“It can be worth paying for a room on a higher floor to avoid street noise,” says runner and wellness and nutrition counselor Sarah Schlichter, M.P.H., R.D.N. “You can’t always control the environment you’re in, but you can prepare the best you can to make it as quiet and relaxing as possible.” Tuck a sleep mask into your bag, too, she says, in case the curtains don’t cut out the light that’s outside your room.
“I’ve had bartenders blend up my protein shakes,” Burrows says. “Hotels are usually really accommodating.”
Figure out your route and, more importantly, check beforehand to be sure you can go back into the room and shower after the race, says Greg Drach, co-founder and crew chief of Midnight Runners, Europe’s largest run crew (based in London). “There’s nothing worse than flying back home without having a shower,” he says. And that’s not even from the perspective of the people who have to sit around you.
That plastic bag + that ice machine down the hall + the tendon that started bothering you = aaah.
“Ask your friends to leave you a voicemail with well wishes for your big day,” says Christine Diven, who’s run marathons on numerous continents for charity (including races on the Great Wall of China and in Antarctica). “If they leave you a voicemail, you can turn it into an mp3 and add it to your playlist. It’s incredibly uplifting to hear your bestie’s voice at mile 22 when you’re halfway across the world and want to quit.”
“It doesn’t make sense to put a ton of time and effort into your training only to have it derailed by catching a cold during travels,” Wurtele says. “I’m a total germaphobe, and I go to town on the hand-washing and use a paper towel to shut off the faucet afterward, and I use hand sanitizer obsessively; I avoid touching my face and generally try to be aware of germs. I also wipe down eating surfaces and re-sanitize my hands after touching common utensils at, say, a hotel breakfast buffet.”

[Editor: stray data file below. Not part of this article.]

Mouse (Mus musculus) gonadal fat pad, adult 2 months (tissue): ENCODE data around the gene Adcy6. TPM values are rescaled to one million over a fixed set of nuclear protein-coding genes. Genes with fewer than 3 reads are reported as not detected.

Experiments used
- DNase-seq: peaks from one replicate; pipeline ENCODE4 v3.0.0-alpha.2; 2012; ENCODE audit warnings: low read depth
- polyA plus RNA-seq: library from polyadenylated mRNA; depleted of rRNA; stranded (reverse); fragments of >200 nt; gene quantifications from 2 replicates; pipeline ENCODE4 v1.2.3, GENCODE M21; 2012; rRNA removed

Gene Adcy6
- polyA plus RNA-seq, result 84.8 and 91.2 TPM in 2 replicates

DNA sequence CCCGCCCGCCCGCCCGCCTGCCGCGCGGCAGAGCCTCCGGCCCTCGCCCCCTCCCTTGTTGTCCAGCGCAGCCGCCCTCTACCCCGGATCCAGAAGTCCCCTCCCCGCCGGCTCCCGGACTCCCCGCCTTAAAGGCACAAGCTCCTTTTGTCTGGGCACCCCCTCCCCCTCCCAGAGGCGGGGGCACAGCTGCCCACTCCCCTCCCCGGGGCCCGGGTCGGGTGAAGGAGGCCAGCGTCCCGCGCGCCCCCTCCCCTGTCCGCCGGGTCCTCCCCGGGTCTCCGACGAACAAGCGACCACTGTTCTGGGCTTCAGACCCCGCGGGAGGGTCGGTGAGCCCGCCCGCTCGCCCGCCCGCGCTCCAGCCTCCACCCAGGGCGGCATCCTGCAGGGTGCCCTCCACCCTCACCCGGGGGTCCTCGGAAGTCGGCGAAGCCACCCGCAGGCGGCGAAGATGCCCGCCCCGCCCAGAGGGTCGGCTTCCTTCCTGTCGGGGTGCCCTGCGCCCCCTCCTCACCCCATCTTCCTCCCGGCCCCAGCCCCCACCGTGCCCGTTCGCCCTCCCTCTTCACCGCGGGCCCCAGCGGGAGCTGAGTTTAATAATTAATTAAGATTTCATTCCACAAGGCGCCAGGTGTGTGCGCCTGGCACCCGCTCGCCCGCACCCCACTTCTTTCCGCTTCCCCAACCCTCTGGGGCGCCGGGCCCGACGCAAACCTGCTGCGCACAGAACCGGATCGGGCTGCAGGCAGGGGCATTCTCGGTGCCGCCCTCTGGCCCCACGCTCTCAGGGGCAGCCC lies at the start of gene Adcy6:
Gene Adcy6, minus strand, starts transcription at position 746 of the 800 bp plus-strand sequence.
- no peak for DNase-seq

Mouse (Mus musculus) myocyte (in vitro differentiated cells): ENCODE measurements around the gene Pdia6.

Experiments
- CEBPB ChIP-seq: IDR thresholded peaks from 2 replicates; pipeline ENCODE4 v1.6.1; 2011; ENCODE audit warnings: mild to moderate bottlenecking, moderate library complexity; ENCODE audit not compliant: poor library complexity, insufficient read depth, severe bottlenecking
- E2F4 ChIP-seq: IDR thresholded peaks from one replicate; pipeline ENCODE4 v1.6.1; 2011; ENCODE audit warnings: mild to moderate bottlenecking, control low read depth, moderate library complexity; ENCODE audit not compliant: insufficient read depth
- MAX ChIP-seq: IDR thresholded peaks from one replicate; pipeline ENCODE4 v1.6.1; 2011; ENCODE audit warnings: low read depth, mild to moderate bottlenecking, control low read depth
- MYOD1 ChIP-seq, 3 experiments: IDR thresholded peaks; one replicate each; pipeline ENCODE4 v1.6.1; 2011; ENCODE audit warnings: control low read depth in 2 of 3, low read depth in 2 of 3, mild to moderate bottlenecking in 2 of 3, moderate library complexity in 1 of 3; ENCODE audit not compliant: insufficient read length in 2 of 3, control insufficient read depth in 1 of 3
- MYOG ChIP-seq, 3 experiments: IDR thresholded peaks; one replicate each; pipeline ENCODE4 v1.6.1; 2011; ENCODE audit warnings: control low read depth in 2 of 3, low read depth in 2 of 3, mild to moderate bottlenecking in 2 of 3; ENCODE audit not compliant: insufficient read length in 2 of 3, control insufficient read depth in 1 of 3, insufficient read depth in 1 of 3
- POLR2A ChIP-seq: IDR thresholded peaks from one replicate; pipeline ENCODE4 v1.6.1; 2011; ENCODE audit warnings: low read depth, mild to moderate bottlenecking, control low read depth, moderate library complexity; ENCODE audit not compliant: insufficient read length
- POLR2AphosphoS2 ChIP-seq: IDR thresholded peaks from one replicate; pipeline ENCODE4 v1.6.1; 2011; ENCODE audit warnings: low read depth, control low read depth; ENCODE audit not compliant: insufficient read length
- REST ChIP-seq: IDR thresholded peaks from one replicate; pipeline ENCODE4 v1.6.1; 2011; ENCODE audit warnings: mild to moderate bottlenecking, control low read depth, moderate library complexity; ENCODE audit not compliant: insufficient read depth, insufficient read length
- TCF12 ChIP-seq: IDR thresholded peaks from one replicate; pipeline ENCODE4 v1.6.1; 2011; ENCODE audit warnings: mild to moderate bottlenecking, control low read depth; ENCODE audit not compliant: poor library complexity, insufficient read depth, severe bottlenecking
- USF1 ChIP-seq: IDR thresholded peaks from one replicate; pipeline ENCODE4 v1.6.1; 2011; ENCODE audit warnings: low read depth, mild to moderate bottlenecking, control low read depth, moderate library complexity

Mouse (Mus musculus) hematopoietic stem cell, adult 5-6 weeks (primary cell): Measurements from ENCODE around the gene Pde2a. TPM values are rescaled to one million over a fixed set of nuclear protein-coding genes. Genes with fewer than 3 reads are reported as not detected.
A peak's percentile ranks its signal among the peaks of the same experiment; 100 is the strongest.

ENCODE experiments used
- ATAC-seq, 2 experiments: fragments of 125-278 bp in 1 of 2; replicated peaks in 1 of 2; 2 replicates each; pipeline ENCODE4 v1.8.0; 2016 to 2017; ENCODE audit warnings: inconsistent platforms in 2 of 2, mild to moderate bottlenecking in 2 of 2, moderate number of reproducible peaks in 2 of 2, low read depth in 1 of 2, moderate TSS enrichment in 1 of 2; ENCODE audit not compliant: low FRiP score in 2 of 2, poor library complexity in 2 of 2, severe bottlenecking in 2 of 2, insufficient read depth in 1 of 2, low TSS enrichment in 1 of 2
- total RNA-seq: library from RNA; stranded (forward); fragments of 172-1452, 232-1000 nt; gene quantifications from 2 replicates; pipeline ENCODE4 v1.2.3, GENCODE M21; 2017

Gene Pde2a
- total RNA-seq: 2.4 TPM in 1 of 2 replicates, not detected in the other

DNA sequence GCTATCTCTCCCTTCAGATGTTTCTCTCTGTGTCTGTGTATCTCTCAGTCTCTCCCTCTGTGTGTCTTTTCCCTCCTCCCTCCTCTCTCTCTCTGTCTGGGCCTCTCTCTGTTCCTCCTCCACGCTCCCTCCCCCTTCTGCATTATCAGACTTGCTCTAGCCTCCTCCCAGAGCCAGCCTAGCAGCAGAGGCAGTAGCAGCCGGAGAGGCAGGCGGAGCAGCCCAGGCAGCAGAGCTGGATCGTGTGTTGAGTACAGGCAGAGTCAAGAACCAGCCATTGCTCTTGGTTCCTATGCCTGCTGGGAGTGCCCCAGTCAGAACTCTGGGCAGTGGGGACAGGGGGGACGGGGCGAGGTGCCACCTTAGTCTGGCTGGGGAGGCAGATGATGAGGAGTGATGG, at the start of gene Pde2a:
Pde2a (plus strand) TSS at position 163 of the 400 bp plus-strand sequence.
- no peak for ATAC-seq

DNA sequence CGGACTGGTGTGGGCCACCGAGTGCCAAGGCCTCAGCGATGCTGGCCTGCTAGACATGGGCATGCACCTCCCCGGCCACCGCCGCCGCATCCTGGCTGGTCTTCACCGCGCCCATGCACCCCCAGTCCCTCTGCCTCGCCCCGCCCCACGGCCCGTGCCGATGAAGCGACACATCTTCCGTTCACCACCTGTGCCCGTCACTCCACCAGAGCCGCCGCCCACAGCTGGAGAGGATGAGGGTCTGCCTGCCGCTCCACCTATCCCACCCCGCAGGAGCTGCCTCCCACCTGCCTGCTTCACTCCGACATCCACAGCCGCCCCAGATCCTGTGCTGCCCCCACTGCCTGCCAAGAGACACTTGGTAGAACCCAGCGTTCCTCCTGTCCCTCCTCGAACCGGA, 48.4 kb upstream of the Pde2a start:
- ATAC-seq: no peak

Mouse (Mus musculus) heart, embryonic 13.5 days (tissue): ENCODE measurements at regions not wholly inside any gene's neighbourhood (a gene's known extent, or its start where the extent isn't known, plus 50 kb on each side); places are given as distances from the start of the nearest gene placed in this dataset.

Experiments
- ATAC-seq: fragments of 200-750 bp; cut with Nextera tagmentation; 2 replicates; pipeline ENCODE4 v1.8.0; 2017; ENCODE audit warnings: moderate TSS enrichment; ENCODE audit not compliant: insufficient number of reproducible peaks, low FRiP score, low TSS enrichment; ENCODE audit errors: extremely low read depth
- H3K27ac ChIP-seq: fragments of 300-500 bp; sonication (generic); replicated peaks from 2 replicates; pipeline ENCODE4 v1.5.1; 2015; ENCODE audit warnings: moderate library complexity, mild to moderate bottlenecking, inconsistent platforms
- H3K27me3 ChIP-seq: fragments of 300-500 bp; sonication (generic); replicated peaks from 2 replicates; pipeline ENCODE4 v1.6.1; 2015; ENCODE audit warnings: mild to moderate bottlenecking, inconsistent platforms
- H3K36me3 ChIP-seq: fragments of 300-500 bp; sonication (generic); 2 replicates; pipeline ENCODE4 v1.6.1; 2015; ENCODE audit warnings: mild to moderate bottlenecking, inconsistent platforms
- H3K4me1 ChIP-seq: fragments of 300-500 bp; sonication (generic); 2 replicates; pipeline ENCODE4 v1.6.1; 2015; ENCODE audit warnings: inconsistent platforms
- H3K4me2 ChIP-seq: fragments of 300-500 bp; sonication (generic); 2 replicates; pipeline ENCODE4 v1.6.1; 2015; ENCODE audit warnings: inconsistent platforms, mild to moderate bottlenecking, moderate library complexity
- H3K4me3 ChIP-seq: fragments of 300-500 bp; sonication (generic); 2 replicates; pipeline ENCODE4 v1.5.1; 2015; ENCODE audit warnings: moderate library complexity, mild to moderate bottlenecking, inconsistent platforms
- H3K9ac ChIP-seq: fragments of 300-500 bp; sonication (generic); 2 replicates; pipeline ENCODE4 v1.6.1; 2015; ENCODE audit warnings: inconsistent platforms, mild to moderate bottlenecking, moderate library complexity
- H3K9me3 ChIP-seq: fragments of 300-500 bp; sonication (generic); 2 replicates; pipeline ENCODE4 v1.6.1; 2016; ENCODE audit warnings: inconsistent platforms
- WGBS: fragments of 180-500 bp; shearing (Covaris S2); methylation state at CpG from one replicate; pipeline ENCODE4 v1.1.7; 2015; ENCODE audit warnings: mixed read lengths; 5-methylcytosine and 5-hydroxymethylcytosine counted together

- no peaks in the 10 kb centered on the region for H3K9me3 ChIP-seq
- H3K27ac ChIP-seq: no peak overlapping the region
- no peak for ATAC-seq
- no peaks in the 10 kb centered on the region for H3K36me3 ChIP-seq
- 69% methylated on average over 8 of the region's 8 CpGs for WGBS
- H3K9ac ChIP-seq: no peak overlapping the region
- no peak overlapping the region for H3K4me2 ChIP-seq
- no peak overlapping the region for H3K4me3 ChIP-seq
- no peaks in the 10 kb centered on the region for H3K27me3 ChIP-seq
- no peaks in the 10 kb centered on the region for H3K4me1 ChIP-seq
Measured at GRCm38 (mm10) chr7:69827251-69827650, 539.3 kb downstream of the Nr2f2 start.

It may have been gorgeous in your race location all week, but that doesn’t mean it can’t take a sudden dip, like the windchill during the 2014 New York City Marathon that made temps in the 40s feel like it was in the 30s. Put some just-in-case clothes in your bag, too, recommends Erika Lee, a Los Angeles–based performance coach and consultant.
“Try to book direct flights to minimize the chance of your bag getting delayed by not making a transition during a flight change,” Lavender Smith says.
Thelma and Louise Half Marathon and Relay in Moab, Utah (June 2, 2018)
Participants have called this half marathon and relay (each runner does 6.55 miles of the marathon course) “all about having fun.” After all, you get to choose which name (Thelma or Louise) goes on your bib, and the original convertible from the movie leads the race. Last year, nearly 400 women turned out for the half along with 40 relay teams.
Grand Teton Half Marathon in Jackson, Wyo. (June 2, 2018)
While you don’t run through the national park proper, “it’s about as close as it gets,” say race organizers—but total elevation gain is less than 600 feet. Bring your camera; the finish has some stunning views of the mountains. The organizers, Vacation Races, hold other races near national parks throughout the summer, including Yellowstone, Yosemite and Zion.
Napa to Sonoma Wine Country Half Marathon in Napa, Calif. (July 14, 2018)
You’ll experience a whole different kind of “cheers” after running through rolling hills and vineyards. Cross the finish line, and you and about 3,000 other competitors get to salute yourselves with a glass of local wine.
Virgin Money London Marathon in London, UK (April 2019)
Run this marathon majors race and sightsee at the same time—you even get to run across the Tower Bridge and finish near Buckingham Palace. It’s so popular that the only way to still race it in 2018 is to enter as a charity runner (all other slots are full), but it’s a great one to plan ahead for in 2019. Be prepared to have your finger on the “enter” button in early 2018 for the 2019 race—for this year’s race, the entry window was last May.
Rock ‘n’ Roll Las Vegas Marathon and Half in Las Vegas, Nev. (November 10–11, 2018)
Run on the famous Vegas Strip in the marathon and the half; the weekend also offers a 10K and 5K that start and finish on that famous bit of roadway. The event happens in the evening, so you can take in the full power of the lights that turn a Vegas night almost into day.